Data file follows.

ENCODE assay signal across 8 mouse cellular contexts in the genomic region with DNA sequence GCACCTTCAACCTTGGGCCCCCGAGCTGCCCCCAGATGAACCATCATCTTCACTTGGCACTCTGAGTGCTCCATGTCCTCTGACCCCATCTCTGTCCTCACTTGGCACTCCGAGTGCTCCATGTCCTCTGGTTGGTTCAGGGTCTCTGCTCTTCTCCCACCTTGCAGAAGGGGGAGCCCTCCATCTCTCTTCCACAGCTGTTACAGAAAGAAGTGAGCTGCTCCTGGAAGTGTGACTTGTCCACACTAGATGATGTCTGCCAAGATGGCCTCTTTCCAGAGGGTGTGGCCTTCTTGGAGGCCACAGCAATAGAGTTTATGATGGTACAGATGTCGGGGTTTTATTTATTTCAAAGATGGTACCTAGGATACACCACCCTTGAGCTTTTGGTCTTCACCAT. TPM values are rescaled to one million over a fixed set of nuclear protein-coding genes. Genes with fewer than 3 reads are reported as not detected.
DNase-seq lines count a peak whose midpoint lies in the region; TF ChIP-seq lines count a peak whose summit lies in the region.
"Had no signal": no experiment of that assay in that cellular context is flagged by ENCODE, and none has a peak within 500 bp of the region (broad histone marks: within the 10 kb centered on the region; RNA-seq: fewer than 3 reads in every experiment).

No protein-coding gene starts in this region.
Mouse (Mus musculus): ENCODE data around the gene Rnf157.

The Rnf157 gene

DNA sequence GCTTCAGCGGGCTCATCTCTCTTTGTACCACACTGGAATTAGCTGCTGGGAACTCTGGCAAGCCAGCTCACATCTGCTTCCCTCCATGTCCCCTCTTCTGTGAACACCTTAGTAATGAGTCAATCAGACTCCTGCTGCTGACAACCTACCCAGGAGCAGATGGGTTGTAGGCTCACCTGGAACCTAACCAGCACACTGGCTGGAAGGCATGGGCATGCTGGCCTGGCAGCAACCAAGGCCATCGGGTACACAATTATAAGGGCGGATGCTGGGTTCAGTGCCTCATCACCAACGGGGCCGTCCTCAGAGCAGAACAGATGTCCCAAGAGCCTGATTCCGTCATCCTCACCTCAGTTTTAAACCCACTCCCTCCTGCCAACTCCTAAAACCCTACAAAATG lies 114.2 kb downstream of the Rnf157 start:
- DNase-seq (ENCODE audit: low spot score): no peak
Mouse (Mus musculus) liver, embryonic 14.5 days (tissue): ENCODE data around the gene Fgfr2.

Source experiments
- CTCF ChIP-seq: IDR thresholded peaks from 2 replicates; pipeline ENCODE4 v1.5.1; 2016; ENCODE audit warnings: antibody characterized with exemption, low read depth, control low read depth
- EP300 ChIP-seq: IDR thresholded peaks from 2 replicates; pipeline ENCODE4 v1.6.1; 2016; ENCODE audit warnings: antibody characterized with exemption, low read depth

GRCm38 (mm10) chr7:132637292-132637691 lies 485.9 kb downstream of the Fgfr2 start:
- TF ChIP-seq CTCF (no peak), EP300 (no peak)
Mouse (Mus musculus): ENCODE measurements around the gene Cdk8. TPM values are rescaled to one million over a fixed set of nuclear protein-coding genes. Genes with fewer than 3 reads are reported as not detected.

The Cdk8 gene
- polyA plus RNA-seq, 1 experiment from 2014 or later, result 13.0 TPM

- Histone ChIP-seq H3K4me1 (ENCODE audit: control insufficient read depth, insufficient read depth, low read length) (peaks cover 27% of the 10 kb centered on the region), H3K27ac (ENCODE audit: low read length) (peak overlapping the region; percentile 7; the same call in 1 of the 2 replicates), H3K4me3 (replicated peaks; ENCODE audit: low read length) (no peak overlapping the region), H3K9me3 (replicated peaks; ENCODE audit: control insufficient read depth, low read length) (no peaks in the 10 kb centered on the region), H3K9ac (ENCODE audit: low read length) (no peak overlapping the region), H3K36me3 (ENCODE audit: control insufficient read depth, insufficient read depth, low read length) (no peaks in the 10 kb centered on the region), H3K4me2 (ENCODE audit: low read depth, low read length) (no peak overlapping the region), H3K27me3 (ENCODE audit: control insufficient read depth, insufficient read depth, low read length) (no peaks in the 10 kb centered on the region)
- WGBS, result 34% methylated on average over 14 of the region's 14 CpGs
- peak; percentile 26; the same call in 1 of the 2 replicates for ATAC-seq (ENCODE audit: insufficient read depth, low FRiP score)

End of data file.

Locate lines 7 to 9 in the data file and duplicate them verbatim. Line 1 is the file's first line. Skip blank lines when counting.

DNA sequence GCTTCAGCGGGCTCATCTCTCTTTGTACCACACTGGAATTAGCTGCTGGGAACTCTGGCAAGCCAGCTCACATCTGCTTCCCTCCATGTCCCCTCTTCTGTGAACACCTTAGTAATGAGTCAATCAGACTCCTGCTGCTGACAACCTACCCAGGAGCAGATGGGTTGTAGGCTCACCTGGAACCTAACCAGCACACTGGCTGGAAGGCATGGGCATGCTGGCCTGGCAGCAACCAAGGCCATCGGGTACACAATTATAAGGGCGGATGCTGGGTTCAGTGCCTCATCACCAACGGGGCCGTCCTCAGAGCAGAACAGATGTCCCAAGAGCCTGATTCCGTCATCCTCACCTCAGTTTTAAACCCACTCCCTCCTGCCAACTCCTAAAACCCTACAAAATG lies 114.2 kb downstream of the Rnf157 start:
- DNase-seq (ENCODE audit: low spot score): no peak
Mouse (Mus musculus) liver, embryonic 14.5 days (tissue): ENCODE data around the gene Fgfr2.